Tips For Photographing Antelope Canyon, Antelope Tours Page

  1. By Dannie
  2. On Sep 6, 2018
  3. North America
  4. Travel Tips

Visit our site to book the right tour on the Antelope tours page and arrange your Antelope holiday nowdays, and our tips for Photographing Antelope Canyon for you as below. It’s hard not to picture the slot canyons of northern Arizona when thinking about the American Southwest; they are an absolute magical place and a visual playground for photographers. It’s also hard to know what to expect when photographing these canyons for the the first time. So with a few trips under my belt (and a few more on the calendar already) I thought it’d be a good time to share some tips I’ve picked up along the way.

Pouring sand

Another amazing sight is the pouring sand effect. This happens when the guide throws a lot of the sand onto the canyon walls or also when the sand is blown from above the canyon.

When I visited, a strong wind blew tons of sand from the top so we had more than enough pouring sand to go around. And when I say tons, I mean it felt like I was trapped in the bottom half of a giant hourglass.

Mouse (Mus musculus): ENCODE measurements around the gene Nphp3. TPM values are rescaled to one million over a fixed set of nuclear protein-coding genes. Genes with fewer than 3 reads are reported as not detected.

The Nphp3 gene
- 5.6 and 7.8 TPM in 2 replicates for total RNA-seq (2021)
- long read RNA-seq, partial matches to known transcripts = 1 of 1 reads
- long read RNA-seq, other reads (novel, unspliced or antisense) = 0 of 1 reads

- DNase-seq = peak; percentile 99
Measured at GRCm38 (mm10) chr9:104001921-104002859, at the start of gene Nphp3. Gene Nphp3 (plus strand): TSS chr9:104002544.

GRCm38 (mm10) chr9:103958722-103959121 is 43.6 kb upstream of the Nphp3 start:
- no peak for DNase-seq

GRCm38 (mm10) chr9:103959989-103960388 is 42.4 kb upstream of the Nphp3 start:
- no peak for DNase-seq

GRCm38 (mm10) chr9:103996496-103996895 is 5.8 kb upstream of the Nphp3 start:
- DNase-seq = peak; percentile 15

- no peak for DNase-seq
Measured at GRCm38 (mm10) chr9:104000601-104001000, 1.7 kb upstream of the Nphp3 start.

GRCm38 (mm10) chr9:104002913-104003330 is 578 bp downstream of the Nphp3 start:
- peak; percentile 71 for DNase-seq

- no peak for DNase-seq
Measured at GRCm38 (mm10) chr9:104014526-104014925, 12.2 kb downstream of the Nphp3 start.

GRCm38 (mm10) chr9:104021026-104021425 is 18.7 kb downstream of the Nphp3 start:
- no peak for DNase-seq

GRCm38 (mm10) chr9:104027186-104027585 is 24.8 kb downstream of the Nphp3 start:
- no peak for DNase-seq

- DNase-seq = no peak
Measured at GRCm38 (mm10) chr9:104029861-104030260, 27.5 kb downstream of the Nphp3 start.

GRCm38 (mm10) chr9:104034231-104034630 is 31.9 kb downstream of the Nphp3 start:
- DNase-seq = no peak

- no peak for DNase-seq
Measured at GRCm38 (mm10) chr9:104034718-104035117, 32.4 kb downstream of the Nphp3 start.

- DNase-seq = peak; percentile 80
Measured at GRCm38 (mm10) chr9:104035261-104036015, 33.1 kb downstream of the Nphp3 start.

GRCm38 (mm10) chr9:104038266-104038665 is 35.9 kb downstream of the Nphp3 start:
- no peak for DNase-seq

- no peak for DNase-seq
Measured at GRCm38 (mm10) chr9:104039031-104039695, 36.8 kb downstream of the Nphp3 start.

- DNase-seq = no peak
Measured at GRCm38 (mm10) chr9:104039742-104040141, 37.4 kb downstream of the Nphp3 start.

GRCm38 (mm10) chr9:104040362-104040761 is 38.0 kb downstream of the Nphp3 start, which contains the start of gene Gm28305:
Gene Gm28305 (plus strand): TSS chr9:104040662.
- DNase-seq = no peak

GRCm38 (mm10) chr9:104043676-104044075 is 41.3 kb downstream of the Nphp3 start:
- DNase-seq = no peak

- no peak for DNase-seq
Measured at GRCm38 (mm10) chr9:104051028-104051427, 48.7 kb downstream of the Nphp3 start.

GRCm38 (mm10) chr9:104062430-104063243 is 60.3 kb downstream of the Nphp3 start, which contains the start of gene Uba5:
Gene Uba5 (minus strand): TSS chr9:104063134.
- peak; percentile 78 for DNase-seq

Our guide said that’s something that usually doesn’t happen but just be ready for it because it will get everywhere.

Bring a bandana

This is probably not necessary for most visitors. But if you run into a massive sand pouring as we did, a bandana will come in handy to keep all the sand out of your mouth and from running down your shirt.

A few of the guides were wearing these so it’s something to think about. Plus, there’s always the added effect of feeling like a bad-ass because you’re wearing a bandana.

Bring water

While the canyon is much cooler than the desert air above, don’t forget that you’ll still be getting thirsty and try to bring a bottle of water with you. If you’re going to bring a backpack, try to bring the smallest one possible.

Watch out, it’s dark down there

One thing that I wasn’t prepared for was how dark the canyon got at times. Upper Antelope can get really dark, much like a haunted house you’d go to during Halloween (note Lower Antelope is not as dark).

One unfortunate person in our group was startled during the sand downpour just mentioned and so she took off running through the canyon only to be absolutely leveled and knocked to the ground by a section of the canyon jutting out. Aside from some ego bruising, she appeared to be okay.

So just be careful and even if you are being rushed in a tour; use your hands to get around when you can’t see.
Also, watch out for the photographer groups. While shooting we had the occasional straggler who stumbled right into our shots. Be alert and not try not to be that person, though I will say all of us photographers were extremely polite in those cases.